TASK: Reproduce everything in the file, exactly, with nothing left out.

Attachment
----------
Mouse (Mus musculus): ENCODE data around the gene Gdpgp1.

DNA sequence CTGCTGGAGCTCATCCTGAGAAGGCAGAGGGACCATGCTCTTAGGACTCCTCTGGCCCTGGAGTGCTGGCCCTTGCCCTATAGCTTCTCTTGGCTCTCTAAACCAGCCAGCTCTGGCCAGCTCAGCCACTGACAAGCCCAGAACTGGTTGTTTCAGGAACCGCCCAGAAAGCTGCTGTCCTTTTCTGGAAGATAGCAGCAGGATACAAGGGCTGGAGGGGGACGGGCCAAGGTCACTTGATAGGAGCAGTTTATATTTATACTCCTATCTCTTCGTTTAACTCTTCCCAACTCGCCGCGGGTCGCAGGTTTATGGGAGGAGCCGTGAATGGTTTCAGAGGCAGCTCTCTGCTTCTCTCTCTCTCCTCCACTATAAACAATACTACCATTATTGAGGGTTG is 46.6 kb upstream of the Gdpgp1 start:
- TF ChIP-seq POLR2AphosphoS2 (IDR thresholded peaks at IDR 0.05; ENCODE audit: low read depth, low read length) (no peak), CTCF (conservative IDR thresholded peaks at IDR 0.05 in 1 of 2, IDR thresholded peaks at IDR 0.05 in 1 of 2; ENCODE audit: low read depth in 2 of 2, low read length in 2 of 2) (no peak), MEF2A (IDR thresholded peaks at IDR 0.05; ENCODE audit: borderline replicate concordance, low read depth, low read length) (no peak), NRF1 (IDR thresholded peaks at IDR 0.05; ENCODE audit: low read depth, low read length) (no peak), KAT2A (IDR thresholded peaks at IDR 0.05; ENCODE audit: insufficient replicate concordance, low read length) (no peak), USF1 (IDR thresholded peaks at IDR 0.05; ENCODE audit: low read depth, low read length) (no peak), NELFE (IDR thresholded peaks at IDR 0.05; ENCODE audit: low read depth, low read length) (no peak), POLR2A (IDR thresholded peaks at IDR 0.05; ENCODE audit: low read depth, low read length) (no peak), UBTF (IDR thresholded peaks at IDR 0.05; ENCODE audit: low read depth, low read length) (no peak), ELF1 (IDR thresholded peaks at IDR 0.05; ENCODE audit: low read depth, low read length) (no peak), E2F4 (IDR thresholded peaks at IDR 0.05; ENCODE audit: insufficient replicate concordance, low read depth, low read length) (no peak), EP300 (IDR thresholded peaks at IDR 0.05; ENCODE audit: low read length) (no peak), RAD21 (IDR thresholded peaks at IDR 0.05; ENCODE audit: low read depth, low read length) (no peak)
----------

Mouse (Mus musculus): ENCODE data around the gene Gdpgp1.

DNA sequence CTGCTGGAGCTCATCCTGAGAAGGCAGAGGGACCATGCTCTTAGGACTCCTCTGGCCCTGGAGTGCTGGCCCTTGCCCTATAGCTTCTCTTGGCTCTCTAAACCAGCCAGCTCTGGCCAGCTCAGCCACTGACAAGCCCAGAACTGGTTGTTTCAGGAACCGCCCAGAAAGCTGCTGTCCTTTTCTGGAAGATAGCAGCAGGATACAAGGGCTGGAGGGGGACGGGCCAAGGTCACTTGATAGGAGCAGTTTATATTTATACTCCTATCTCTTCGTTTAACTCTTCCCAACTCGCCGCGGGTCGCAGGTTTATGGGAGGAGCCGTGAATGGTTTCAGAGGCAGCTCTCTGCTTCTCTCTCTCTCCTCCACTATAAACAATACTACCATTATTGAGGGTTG is 46.6 kb upstream of the Gdpgp1 start:
- TF ChIP-seq POLR2AphosphoS2 (IDR thresholded peaks at IDR 0.05; ENCODE audit: low read depth, low read length) (no peak), CTCF (conservative IDR thresholded peaks at IDR 0.05 in 1 of 2, IDR thresholded peaks at IDR 0.05 in 1 of 2; ENCODE audit: low read depth in 2 of 2, low read length in 2 of 2) (no peak), MEF2A (IDR thresholded peaks at IDR 0.05; ENCODE audit: borderline replicate concordance, low read depth, low read length) (no peak), NRF1 (IDR thresholded peaks at IDR 0.05; ENCODE audit: low read depth, low read length) (no peak), KAT2A (IDR thresholded peaks at IDR 0.05; ENCODE audit: insufficient replicate concordance, low read length) (no peak), USF1 (IDR thresholded peaks at IDR 0.05; ENCODE audit: low read depth, low read length) (no peak), NELFE (IDR thresholded peaks at IDR 0.05; ENCODE audit: low read depth, low read length) (no peak), POLR2A (IDR thresholded peaks at IDR 0.05; ENCODE audit: low read depth, low read length) (no peak), UBTF (IDR thresholded peaks at IDR 0.05; ENCODE audit: low read depth, low read length) (no peak), ELF1 (IDR thresholded peaks at IDR 0.05; ENCODE audit: low read depth, low read length) (no peak), E2F4 (IDR thresholded peaks at IDR 0.05; ENCODE audit: insufficient replicate concordance, low read depth, low read length) (no peak), EP300 (IDR thresholded peaks at IDR 0.05; ENCODE audit: low read length) (no peak), RAD21 (IDR thresholded peaks at IDR 0.05; ENCODE audit: low read depth, low read length) (no peak)